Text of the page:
Scientists have found that orangutans have a sense of empathy and mimicry which forms an essential part of laughter.
Researchers led by Dr Marina Davila Ross, a psychologist from the University of Portsmouth, filmed and studied the play behaviour of 25 orangutans aged between two and 12 at four primate centres around the world.
They recorded 432 bouts of play, during which the orangutans grappled, swung punches and occasionally tickled each other. When they caught an ape displaying an open gaping mouth, the equivalent of laughter, they checked the response of its playmate. Often, the second orangutan adopted the same expression less than a second later, suggesting the mimicry was an involuntary display of empathy. The ‘laughter’ was contagious.
Dr Davila Ross commented: “In humans, mimicking behaviour can be voluntary and involuntary. Until our discovery there had been no evidence that animals had similar responses. What is clear now is the building blocks of positive emotional contagion and empathy that refer to rapid involuntary facial mimicry in humans evolved prior to humankind.”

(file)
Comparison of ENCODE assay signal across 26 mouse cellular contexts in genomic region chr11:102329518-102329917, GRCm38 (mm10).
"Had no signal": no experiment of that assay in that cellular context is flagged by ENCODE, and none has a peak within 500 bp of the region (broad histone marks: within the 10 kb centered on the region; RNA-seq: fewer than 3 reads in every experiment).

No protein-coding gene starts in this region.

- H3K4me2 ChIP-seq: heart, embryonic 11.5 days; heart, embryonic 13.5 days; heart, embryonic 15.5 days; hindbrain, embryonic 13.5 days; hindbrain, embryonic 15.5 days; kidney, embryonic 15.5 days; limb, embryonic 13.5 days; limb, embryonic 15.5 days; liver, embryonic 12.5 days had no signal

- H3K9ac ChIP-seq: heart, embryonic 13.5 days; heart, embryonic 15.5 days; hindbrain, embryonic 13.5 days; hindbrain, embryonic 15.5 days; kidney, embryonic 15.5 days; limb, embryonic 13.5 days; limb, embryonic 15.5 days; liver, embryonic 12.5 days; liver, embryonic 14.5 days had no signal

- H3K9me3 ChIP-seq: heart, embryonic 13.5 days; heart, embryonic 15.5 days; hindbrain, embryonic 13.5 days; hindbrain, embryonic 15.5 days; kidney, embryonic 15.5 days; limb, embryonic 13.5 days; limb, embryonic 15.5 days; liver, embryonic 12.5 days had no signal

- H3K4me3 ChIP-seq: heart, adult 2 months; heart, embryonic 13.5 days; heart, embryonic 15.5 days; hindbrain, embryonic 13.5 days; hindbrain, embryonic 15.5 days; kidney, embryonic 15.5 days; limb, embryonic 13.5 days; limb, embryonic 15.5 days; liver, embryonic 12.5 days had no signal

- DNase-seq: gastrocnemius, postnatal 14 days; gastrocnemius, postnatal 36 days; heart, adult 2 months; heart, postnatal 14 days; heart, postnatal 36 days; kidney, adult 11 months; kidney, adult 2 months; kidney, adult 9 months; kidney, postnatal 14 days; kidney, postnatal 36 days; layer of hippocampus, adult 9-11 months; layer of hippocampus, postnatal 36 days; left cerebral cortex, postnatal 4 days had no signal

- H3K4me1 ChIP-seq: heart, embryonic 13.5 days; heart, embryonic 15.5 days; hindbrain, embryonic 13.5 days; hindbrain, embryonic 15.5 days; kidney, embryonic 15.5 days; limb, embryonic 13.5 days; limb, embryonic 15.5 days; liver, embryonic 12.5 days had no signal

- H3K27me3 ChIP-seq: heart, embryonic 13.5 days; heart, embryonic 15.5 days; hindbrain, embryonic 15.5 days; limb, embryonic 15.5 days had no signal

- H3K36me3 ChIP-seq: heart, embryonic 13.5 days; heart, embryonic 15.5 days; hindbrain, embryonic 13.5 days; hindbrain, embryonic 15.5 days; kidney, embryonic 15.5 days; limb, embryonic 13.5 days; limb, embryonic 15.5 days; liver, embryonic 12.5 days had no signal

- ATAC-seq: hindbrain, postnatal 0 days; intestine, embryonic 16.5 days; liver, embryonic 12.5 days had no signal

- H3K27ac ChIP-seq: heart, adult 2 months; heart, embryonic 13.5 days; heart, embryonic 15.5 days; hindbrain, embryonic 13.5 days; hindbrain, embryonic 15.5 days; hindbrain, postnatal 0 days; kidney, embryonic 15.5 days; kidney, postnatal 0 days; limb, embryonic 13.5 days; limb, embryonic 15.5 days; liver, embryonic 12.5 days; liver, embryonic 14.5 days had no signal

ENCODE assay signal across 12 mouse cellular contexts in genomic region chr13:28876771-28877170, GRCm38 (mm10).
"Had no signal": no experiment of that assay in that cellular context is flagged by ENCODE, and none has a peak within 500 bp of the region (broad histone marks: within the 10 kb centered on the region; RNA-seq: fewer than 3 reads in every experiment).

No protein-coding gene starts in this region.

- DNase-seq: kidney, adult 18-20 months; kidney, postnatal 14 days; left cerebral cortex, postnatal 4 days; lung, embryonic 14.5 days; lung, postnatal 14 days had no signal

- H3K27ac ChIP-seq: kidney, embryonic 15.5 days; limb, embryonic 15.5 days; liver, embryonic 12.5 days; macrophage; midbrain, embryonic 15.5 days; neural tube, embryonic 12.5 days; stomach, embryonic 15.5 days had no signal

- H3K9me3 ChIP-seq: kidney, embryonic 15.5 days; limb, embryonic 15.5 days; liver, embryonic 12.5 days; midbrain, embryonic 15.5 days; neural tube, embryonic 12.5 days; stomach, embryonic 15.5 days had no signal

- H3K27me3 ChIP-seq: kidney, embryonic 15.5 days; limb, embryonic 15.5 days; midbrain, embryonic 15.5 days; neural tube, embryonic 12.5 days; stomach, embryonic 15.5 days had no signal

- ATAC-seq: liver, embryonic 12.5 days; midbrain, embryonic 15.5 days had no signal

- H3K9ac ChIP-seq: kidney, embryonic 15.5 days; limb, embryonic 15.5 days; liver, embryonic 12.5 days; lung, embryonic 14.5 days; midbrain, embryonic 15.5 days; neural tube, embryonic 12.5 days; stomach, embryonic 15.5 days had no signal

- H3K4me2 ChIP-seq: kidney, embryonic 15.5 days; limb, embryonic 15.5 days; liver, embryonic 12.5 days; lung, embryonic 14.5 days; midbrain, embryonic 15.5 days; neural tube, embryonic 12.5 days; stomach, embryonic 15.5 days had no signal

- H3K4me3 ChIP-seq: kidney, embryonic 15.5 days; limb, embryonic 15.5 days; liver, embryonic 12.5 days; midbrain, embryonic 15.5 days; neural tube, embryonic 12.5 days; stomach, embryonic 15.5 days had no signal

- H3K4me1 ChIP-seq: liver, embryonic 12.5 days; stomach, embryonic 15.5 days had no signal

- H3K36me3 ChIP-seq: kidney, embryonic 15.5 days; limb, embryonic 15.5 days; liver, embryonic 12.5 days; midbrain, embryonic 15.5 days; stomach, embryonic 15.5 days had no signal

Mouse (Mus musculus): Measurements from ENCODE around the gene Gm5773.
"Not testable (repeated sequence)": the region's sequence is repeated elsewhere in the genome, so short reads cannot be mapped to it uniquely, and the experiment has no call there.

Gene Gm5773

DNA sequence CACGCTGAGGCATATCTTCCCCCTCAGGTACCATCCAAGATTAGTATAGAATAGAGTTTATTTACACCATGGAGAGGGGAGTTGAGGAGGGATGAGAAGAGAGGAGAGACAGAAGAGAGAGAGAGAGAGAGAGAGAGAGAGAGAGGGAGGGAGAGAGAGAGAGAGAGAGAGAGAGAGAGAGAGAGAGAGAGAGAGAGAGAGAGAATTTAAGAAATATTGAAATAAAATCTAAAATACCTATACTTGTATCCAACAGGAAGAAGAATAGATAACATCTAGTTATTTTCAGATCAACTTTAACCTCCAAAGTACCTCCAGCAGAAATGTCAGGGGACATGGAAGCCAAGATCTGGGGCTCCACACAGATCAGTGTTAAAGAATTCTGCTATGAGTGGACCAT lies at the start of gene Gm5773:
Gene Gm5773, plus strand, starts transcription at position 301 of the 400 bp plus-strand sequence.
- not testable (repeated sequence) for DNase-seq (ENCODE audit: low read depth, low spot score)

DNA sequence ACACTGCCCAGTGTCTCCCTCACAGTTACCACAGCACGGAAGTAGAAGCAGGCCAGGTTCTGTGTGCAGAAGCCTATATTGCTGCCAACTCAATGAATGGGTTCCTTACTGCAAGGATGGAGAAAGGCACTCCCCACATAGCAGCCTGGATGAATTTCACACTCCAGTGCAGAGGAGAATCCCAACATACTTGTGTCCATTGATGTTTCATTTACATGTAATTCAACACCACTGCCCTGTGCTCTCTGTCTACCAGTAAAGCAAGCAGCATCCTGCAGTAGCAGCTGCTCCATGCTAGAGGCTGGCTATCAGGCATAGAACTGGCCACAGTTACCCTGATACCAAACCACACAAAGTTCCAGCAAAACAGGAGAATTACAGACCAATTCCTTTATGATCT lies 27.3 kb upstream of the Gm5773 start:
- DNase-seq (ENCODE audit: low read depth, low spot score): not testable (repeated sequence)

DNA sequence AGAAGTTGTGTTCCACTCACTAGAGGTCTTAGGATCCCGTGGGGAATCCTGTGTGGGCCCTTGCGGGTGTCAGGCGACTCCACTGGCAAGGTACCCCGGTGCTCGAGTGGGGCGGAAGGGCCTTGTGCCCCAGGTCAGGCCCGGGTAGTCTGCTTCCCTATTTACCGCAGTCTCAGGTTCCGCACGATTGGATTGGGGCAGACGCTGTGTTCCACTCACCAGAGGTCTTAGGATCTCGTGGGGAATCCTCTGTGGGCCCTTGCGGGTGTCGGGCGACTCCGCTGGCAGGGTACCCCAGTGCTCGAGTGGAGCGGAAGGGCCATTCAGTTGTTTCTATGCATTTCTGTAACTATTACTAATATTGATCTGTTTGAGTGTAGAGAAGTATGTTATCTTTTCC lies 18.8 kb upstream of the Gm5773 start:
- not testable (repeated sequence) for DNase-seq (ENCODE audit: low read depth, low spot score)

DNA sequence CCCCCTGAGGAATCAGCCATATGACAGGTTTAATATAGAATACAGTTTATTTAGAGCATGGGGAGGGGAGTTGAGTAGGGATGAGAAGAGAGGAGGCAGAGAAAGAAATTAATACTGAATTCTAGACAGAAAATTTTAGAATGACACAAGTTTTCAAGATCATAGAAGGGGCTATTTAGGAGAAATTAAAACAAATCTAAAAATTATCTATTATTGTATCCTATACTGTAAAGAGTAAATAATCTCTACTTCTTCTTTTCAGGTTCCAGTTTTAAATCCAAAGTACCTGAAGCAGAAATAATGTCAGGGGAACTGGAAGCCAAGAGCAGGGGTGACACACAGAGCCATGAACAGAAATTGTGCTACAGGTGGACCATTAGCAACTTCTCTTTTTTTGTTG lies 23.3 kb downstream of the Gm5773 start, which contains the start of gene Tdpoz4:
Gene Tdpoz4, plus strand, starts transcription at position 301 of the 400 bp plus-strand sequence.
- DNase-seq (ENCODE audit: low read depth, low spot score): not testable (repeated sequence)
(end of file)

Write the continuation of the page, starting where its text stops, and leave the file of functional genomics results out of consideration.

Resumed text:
She added that the findings shed a new light on empathy and its importance for animals which live in groups such as orang-utans: “Empathy helps one communicate with social partners … It helps form social bonds and it’s supportive in terms of cooperation.”
- Ross M. D, Menzler S and Zimmermann E 2008 Rapid facial mimicry in orangutan play. Biology Letters, vol. 4 no. 1, 27-30